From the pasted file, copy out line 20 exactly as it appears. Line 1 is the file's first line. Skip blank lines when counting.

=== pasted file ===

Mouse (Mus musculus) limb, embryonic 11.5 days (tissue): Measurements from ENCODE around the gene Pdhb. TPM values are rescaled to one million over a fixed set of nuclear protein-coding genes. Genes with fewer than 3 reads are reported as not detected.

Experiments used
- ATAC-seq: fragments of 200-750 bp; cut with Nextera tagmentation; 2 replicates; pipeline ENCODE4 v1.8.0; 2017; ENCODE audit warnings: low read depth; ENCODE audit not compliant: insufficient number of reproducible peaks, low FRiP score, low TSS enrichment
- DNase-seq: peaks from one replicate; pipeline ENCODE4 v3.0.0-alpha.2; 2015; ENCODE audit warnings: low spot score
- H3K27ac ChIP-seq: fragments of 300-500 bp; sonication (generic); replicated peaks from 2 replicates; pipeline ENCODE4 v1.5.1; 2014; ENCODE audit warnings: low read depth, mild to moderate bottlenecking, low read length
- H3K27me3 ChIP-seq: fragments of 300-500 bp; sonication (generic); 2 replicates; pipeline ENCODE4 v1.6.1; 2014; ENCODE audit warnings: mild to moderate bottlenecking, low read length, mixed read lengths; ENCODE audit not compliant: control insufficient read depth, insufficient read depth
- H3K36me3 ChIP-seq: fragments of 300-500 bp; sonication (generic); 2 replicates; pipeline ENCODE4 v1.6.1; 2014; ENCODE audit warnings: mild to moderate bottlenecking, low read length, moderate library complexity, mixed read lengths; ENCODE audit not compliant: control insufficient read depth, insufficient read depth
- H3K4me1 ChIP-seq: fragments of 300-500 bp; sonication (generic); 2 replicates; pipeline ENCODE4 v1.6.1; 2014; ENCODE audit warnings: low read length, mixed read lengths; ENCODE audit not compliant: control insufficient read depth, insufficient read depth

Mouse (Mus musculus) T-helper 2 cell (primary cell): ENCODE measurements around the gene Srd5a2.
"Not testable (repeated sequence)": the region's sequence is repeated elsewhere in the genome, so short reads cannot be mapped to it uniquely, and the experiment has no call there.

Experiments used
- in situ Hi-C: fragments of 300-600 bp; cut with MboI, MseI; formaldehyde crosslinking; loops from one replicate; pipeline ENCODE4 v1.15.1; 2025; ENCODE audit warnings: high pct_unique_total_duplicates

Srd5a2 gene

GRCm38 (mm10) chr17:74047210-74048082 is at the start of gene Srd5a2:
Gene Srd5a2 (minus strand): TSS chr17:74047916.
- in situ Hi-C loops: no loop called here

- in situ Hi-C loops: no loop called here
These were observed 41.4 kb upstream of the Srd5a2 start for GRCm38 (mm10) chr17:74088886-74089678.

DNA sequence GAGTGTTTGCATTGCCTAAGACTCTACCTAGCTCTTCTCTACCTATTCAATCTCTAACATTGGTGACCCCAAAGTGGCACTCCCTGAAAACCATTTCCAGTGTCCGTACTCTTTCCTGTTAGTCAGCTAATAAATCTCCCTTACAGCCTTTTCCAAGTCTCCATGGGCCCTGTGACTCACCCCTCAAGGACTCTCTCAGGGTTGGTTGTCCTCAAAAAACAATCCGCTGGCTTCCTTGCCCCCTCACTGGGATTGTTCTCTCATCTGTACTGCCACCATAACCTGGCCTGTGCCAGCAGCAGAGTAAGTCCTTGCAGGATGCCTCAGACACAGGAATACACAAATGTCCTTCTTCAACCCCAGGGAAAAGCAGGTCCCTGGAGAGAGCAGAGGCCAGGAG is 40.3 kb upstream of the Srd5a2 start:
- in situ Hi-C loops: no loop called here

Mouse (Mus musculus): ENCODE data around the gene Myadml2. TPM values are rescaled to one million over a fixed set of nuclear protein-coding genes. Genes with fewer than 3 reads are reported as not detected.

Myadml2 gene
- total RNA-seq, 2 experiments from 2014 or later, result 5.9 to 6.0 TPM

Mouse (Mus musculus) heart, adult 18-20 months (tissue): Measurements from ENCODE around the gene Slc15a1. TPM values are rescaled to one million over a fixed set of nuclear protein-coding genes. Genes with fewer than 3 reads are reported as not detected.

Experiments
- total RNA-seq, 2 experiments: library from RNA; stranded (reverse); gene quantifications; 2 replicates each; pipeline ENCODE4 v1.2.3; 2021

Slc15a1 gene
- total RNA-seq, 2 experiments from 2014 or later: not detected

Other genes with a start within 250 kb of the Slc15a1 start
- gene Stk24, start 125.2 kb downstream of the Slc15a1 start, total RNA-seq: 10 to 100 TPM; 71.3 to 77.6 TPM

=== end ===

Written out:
- in situ Hi-C loops: no loop called here